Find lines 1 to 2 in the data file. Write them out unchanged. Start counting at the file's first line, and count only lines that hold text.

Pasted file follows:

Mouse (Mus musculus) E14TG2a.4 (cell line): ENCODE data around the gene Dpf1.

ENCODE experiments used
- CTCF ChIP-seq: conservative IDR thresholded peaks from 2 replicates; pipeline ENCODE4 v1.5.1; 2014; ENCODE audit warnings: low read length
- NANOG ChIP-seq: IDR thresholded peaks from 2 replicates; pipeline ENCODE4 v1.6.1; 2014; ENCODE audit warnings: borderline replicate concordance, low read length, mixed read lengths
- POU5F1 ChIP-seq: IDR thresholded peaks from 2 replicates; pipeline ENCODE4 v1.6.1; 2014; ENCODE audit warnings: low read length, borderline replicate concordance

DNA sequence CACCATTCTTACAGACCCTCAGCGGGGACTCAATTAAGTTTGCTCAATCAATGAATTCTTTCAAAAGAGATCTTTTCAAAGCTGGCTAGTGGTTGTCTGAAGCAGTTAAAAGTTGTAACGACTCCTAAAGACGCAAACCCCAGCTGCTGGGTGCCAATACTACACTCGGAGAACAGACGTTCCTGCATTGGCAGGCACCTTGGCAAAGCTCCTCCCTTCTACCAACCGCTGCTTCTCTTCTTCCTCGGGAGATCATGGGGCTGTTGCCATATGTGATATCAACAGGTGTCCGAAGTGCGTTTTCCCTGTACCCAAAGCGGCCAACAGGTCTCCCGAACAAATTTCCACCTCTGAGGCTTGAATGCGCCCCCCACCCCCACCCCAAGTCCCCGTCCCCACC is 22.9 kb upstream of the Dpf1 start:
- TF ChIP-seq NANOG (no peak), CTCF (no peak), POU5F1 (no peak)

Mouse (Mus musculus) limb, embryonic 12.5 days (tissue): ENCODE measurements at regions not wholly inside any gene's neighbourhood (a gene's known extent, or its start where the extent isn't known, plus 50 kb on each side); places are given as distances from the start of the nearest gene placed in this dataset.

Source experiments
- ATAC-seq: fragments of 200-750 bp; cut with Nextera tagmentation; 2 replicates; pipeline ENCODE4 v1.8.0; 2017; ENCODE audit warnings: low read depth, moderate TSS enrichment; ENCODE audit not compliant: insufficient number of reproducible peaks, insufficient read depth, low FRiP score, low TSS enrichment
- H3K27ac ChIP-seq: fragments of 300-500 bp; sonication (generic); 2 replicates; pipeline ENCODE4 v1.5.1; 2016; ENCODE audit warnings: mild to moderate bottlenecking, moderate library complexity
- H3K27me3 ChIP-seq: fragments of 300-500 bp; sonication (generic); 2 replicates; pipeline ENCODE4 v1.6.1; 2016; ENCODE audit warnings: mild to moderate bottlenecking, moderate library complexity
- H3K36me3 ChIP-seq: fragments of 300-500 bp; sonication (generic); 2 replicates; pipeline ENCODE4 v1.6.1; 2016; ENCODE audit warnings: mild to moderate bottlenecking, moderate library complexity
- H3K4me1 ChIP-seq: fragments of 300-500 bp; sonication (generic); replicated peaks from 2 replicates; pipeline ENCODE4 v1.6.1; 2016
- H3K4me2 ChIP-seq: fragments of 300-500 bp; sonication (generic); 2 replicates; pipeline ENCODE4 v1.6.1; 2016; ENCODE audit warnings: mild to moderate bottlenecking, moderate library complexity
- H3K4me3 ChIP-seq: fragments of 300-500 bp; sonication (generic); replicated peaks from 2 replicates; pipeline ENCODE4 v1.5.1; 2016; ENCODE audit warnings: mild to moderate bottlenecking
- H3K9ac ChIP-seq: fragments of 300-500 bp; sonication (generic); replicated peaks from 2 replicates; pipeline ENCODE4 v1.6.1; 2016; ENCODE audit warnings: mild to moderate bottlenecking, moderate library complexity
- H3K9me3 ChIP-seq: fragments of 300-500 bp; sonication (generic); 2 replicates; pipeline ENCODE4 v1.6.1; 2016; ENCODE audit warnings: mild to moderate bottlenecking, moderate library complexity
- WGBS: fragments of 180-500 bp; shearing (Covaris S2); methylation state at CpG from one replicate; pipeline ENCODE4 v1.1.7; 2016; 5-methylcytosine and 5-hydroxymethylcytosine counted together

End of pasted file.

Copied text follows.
Mouse (Mus musculus) E14TG2a.4 (cell line): ENCODE data around the gene Dpf1.

ENCODE experiments used